In 2014, I wrote an article for the UK’s ‘Heavy Horse World’ titled “Rush Collars – rare survival from the horse era”. The following is a reappraisal of my article concentrating on sedge horse collars associated specifically with the county of Norfolk, England. There is little doubt that “sedge” and “rush” collars are different products,… Continue reading Sedge Horse Collars from Norfolk, England
At heart, I always have and always will be an agricultural horseman. Yet, about 1965 I first learned to drive on a Ferguson “Little Grey Fergie” TE20 tractor, in effect, possibly the greatest enemy of the agricultural horse in the United Kingdom. From there, I moved on to such as Massey Ferguson 65, 135, 165… Continue reading Working with the “enemy”, a horseman’s thoughts on tractors.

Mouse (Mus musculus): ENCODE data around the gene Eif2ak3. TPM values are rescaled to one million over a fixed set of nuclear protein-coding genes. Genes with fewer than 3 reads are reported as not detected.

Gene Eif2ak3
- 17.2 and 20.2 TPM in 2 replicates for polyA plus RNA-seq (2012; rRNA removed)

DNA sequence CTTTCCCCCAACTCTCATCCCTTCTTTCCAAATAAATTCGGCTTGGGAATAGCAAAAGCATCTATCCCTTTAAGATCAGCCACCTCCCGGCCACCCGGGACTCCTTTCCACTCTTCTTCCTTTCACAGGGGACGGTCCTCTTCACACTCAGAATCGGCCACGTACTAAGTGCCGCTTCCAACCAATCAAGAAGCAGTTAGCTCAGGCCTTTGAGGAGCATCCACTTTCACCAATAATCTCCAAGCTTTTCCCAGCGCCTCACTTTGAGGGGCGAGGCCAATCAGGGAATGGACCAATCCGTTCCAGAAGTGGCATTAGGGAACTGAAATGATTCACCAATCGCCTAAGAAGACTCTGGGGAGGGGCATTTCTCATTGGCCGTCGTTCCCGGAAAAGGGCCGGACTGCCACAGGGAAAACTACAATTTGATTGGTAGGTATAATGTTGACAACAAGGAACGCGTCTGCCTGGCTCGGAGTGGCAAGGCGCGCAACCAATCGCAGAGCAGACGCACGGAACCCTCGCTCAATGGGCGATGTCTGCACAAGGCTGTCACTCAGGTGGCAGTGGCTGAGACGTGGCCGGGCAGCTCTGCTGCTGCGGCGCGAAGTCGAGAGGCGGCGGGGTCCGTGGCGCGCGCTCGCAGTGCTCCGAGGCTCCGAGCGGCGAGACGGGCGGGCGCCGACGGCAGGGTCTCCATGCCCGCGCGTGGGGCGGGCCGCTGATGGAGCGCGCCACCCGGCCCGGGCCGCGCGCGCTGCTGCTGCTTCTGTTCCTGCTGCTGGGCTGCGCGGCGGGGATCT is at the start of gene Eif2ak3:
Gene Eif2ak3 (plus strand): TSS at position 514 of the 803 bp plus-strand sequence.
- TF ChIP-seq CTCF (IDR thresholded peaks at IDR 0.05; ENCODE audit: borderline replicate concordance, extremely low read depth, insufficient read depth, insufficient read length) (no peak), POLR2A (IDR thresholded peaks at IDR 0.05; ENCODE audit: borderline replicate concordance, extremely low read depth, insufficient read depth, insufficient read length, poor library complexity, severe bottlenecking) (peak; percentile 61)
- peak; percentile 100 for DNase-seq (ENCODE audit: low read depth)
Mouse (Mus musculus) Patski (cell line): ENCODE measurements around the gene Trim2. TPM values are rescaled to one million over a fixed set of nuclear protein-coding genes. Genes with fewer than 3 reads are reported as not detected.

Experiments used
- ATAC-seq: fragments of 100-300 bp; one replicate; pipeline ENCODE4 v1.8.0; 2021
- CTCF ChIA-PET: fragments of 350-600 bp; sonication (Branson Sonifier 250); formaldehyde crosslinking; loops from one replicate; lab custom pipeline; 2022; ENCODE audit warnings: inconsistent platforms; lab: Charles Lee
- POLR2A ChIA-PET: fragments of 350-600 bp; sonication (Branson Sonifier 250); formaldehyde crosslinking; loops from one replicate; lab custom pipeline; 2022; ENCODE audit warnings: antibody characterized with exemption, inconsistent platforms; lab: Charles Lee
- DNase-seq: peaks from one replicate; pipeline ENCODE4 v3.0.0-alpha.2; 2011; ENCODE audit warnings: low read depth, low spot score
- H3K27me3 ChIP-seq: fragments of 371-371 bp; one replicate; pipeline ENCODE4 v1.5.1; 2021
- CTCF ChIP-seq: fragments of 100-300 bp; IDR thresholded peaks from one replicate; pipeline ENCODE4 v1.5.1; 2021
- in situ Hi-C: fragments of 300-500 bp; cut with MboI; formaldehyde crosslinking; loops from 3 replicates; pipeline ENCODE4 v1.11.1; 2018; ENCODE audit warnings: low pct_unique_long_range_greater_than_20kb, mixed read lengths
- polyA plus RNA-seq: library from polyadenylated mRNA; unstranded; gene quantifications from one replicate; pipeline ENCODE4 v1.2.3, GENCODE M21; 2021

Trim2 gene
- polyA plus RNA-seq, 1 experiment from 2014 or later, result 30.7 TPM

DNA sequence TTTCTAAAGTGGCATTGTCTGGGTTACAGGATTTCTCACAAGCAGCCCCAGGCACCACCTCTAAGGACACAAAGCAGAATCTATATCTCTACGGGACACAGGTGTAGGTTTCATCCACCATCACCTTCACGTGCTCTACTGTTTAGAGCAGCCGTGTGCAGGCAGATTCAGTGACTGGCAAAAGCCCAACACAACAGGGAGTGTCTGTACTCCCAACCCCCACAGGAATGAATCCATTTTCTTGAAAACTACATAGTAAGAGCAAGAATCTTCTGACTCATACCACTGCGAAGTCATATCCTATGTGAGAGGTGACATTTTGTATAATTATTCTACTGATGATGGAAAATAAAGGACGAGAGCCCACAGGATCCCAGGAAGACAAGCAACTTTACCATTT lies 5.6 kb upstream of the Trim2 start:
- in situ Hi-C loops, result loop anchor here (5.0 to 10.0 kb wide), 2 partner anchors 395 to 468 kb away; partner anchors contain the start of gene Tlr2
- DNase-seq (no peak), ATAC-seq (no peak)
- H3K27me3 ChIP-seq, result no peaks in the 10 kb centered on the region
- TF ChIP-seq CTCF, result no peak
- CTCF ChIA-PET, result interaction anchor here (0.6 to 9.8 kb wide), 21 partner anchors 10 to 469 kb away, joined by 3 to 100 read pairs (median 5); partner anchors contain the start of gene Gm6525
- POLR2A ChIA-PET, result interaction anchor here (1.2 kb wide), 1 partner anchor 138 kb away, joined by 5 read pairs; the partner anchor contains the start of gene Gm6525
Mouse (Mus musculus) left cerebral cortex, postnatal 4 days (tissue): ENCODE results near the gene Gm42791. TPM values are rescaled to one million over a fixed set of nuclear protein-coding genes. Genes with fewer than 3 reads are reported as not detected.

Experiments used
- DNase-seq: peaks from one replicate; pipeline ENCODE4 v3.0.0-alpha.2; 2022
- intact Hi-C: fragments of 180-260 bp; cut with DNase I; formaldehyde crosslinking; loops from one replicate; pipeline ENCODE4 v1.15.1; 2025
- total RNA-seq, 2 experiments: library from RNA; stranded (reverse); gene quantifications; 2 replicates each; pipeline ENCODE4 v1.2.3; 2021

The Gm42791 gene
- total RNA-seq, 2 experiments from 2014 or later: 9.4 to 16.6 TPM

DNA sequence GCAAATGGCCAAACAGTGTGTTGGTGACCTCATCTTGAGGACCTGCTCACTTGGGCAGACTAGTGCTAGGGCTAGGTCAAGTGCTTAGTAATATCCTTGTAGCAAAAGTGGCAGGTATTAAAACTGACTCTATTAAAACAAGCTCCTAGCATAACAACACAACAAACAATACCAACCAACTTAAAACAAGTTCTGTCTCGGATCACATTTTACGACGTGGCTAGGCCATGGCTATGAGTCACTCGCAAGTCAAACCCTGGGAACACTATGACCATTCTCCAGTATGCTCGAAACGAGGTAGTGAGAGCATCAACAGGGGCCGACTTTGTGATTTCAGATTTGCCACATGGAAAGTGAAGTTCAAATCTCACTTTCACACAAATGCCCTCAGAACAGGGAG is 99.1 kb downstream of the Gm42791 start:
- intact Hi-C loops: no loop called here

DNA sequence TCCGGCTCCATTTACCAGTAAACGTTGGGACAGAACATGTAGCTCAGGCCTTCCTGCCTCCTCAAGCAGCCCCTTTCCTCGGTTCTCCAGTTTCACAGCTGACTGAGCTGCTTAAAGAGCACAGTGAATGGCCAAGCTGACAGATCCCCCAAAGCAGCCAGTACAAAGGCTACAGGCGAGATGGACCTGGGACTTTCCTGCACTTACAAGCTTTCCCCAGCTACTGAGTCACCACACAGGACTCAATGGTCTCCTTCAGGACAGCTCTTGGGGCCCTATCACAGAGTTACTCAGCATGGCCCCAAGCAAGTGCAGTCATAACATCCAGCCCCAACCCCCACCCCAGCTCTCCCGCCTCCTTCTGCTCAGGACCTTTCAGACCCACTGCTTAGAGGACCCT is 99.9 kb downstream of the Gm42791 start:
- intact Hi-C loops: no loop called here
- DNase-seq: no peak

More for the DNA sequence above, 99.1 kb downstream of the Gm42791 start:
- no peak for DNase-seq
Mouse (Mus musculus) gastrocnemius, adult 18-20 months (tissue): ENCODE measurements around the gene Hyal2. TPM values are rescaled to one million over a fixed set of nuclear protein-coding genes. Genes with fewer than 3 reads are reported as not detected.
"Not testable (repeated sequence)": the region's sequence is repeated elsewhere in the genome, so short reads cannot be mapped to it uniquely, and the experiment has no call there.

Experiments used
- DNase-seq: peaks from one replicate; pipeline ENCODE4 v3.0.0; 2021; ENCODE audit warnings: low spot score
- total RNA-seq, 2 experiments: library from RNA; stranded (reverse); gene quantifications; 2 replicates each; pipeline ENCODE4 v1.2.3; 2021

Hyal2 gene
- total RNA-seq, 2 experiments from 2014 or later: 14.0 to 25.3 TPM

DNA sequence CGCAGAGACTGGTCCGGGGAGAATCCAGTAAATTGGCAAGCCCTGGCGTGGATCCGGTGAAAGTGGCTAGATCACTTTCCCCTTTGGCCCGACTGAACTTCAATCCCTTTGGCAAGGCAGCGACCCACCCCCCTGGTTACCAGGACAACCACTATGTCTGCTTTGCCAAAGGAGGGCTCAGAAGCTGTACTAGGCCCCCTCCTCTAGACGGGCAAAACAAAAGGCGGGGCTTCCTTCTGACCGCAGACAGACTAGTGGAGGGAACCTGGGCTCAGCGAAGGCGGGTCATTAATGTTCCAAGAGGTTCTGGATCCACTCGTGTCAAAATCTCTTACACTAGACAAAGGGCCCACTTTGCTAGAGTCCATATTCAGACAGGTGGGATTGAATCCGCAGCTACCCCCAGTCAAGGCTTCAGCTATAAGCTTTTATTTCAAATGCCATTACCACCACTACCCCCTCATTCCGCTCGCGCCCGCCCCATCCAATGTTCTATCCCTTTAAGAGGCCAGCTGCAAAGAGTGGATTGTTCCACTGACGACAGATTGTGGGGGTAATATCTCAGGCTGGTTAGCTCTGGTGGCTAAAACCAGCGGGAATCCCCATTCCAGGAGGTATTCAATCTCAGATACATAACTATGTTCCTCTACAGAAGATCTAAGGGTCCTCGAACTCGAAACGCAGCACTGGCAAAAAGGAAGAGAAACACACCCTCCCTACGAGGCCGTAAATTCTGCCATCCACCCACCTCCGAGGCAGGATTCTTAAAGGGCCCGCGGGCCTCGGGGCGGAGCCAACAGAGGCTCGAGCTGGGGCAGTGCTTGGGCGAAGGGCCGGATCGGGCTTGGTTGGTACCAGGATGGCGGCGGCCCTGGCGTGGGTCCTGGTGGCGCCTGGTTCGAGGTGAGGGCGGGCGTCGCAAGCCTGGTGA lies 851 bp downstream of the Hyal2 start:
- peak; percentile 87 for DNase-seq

Fig. 1. Oldest conservatory of the Mechelen type in neighbouring Sint-Katelijne-Waver. The emergence of the Mechelen (English: Mechlin, French Malines) greenhouse type coincided with the rise of vegetable cultivation in this area of Flanders in Belgium, developing in the late nineteenth century, so that it became a typical feature of the open-ground horticulture on vegetable… Continue reading Rise and decline of the Mechelen greenhouse, today an honored object of cultural heritage in Flanders
Fig. 1. Source: The Finnish Museum of Agriculture Sarka In celebration of the International Year of Glass, we wish to show the readers some interesting glass artefacts in the Finnish Museum of Agriculture Sarka collection. These small bottles resemble an egg standing on a funnel-shaped leg (Fig. 1). Most of them do not have visible… Continue reading Your good seed for the day